Astronomers are expected to follow the lunar eclipse for the longest part of this century between November 18 and 19 next week.
The shadow of the earth often prevents sunlight from reaching the moon and obscures our moon in neighboring darkness.
The longest eclipse of this century will occur at dawn before November 19th. The maximum eclipse is when the Moon is 97% eclipsed at 4:03 AM EST. At that time it will be high in our western sky. This is the longest lunar eclipse in 580 years! pic.twitter.com/Xa9ciXLp3V
– Holcomb Observatory (@holcombobserv) November 7, 2021
Also NASA statistics on lunar eclipses from 2001 to 2100 show that the partial eclipse for this month will last over 3 hours, 28 minutes and 23 seconds, making it the longest of this century. Statistics compare this to the longest total eclipse of the century that occurred in 2018, lasting approximately one hour and 43 minutes.
The Holcomb Lab in Indiana has shared a graphic showing what to expect from an eclipse that will cover most of the moon. “This is the longest partial lunar eclipse in 580 years,” the watchdog wrote on Twitter.
What would a partial eclipse look like?
A lunar eclipse does not look as dramatic as a solar eclipse in which someone appears to be carving a black hole from the side of the sun.
During a lunar eclipse, the moon darkens and sometimes turns red. For a partial eclipse, the Earth’s shadow will not completely cover the Moon. However, the partial eclipse is still a great experience for astronomers around the world.
“Partial lunar eclipses may not be total eclipses, in which the moon is completely obscured by the shadow of the earth, but they occur more frequently. This indicates that our eyes are more likely to see subtle changes that sometimes occur in our solar system.”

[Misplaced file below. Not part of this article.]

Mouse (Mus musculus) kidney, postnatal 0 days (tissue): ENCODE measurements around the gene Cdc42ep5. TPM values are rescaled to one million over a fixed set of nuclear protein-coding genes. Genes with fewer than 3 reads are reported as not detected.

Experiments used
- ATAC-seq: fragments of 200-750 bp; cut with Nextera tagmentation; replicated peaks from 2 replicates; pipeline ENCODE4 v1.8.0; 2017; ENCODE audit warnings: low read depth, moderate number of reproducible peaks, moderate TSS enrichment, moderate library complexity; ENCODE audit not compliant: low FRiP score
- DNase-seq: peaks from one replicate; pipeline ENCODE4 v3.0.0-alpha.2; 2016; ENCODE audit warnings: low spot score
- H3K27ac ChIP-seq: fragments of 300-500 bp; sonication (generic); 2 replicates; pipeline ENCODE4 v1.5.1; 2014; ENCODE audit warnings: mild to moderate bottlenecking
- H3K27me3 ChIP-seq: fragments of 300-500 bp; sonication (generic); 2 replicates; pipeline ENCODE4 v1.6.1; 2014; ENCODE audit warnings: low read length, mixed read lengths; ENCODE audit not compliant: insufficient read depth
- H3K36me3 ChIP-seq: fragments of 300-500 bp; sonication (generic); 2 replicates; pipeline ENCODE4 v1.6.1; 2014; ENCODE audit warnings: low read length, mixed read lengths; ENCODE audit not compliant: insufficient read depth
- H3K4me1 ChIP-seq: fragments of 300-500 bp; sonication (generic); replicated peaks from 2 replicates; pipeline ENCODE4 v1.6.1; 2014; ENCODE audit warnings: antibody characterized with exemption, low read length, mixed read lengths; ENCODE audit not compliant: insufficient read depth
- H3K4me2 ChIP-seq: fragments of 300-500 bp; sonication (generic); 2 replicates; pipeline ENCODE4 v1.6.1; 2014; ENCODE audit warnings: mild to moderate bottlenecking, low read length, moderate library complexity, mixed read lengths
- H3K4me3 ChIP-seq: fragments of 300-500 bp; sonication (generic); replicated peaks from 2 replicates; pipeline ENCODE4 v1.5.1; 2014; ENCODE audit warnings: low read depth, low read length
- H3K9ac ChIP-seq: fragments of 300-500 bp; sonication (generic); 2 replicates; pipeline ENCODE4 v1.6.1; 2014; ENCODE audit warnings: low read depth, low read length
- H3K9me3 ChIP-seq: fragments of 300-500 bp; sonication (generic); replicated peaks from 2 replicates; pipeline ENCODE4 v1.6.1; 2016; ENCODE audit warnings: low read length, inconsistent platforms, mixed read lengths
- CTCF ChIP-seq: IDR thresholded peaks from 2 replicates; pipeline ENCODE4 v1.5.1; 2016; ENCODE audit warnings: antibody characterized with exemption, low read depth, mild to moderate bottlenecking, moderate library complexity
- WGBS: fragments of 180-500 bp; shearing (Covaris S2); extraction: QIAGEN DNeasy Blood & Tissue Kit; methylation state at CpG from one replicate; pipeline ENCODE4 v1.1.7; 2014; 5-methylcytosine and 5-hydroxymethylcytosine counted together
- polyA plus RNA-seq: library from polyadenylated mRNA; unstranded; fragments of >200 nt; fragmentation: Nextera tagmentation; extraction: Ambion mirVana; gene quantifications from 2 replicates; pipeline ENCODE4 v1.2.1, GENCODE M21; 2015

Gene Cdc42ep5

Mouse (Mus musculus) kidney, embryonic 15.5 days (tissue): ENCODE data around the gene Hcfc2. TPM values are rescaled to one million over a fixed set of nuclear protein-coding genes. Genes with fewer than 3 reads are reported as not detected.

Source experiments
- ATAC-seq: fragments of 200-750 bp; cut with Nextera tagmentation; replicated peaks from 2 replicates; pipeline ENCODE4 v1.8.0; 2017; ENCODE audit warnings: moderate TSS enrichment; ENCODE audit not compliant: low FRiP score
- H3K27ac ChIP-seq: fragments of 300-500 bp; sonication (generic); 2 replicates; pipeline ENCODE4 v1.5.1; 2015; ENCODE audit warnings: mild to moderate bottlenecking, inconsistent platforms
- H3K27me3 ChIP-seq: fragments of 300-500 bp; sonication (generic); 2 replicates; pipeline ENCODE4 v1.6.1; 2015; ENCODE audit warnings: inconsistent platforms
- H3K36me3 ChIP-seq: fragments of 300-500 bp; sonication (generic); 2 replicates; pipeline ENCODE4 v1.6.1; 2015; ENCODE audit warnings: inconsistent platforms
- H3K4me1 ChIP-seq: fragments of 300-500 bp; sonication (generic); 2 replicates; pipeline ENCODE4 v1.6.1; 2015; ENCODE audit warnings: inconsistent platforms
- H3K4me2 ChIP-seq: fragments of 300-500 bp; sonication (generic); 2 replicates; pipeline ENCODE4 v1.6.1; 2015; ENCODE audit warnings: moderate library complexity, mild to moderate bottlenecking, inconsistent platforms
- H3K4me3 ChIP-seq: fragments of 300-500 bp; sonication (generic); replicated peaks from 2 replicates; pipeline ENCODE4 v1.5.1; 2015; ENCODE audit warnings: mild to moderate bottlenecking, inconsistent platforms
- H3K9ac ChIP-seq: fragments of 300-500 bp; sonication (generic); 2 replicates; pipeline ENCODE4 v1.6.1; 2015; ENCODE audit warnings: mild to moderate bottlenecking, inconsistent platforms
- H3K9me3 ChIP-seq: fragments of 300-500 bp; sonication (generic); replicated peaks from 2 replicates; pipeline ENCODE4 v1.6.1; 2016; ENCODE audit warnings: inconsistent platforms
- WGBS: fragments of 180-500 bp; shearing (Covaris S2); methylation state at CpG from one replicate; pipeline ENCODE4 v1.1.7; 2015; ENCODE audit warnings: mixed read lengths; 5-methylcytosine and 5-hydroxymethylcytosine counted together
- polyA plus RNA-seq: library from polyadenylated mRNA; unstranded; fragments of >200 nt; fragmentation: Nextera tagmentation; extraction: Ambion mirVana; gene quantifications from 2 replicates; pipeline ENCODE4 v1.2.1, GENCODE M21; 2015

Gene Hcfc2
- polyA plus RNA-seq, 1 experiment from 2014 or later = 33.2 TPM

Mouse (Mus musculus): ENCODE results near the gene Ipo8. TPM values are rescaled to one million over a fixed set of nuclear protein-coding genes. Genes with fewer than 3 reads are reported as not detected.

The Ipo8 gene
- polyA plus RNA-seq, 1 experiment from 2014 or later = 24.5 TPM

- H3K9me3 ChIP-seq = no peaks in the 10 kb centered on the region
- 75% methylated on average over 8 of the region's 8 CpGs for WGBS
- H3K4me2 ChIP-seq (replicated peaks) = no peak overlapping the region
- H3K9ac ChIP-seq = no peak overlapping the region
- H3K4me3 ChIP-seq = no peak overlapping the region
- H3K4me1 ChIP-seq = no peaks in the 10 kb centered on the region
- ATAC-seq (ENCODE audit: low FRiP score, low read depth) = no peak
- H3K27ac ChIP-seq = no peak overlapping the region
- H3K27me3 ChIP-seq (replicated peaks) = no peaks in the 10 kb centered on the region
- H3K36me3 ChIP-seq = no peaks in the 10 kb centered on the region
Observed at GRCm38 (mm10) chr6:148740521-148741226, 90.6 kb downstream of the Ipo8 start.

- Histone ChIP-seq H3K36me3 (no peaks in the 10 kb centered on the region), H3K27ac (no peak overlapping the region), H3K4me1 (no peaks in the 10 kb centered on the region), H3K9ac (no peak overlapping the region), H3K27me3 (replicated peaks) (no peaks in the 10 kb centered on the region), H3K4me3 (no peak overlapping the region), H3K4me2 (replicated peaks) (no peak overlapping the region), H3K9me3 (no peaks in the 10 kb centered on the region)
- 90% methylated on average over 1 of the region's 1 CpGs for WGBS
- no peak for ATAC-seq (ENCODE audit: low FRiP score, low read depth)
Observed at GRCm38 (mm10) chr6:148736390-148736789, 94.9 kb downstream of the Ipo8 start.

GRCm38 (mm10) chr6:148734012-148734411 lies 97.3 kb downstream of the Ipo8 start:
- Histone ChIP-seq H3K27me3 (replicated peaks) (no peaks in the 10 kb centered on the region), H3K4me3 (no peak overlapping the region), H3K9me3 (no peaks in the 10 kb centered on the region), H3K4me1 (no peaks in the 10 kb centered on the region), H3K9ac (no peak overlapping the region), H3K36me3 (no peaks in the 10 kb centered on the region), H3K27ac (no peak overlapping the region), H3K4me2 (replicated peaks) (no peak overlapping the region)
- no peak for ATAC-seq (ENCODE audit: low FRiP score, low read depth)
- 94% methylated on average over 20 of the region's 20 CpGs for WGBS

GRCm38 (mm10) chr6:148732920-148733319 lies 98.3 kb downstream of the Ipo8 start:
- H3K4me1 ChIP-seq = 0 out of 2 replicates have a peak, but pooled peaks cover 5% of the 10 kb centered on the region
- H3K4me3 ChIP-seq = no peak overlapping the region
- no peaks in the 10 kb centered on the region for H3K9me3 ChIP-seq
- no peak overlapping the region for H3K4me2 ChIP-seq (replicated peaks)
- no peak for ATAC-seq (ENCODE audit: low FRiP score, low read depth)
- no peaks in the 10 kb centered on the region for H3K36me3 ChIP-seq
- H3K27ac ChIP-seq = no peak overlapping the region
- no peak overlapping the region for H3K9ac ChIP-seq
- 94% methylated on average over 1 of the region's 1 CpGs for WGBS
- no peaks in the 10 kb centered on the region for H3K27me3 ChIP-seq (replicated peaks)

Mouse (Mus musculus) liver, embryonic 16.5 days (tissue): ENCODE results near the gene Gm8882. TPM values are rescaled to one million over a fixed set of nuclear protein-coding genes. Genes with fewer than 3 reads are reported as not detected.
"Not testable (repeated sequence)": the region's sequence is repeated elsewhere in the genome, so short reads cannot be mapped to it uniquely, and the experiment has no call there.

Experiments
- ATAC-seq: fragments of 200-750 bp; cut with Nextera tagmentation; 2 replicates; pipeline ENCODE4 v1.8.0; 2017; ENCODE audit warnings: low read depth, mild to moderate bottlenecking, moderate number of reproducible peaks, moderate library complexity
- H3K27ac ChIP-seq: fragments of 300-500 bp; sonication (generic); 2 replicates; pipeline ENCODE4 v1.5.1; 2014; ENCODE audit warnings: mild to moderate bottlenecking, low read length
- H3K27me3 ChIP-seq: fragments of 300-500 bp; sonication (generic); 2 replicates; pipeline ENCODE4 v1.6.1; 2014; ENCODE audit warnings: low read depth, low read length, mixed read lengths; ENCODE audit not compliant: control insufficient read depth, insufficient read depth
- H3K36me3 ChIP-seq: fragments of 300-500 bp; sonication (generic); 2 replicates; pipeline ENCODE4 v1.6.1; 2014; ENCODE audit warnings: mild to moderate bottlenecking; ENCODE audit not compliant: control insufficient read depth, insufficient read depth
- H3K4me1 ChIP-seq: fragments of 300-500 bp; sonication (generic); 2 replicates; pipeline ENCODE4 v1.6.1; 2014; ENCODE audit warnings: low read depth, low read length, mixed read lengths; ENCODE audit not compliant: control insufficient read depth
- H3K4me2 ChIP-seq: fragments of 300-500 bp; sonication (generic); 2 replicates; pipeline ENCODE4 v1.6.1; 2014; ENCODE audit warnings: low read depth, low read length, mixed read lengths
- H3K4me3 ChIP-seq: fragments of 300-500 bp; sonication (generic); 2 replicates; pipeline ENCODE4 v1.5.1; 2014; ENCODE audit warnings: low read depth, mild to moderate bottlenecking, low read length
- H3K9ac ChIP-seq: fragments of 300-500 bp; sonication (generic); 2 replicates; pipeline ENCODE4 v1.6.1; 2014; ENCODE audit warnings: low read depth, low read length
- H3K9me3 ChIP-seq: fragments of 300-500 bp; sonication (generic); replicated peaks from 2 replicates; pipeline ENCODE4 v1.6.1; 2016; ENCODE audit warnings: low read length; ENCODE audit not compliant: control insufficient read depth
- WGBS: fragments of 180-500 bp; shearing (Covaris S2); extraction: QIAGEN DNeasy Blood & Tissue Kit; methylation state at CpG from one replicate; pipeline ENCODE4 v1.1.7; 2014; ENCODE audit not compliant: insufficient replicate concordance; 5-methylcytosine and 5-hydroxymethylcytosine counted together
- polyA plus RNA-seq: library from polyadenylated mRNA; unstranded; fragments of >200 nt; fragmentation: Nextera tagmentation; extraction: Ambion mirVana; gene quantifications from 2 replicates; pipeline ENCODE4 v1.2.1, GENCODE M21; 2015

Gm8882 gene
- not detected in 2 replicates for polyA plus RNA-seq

When can I see a lunar eclipse?
The eclipse will be visible in a large part of the world from the evening of November 18 until the early morning of November 19.
The exact viewing time depends on your location, and the eclipse is visible in North America, the Pacific Ocean, Alaska, Western Europe, Eastern Australia, New Zealand and Japan. The United States would do well to follow suit.
You can go to Timeanddate.com to find out your location for the times you watch the eclipse.
If you want to see the whole process, a long fun night awaits you.
How to watch a lunar eclipse from anywhere
Unfortunately, the eclipse cannot be seen from Africa, the Middle East or West Asia. Clouds in other areas may block the view of the moon, so there will be online options to follow the movement of the moon.
The Virtual Telescope Project (VTP) will begin covering the eclipse on November 18 at 11pm with PT (November 19 at 7am UTC). VTP will collaborate with star photographers from around the world to provide live commentary by astronomer Gianluza Masi.
NASA expects an almost full lunar eclipse to begin at EDT (7:19 am UTC), with a maximum of 4 EDT (9:00 am UTC). The event ends at 5:47 am EDT. (10:47 a.m. UTC).
If you miss this event, you will have the opportunity to follow the lunar eclipse twice a year, and there will be a full lunar eclipse between May 15-16, 2022, followed by another eclipse between November 7 and 8 of the same year. .
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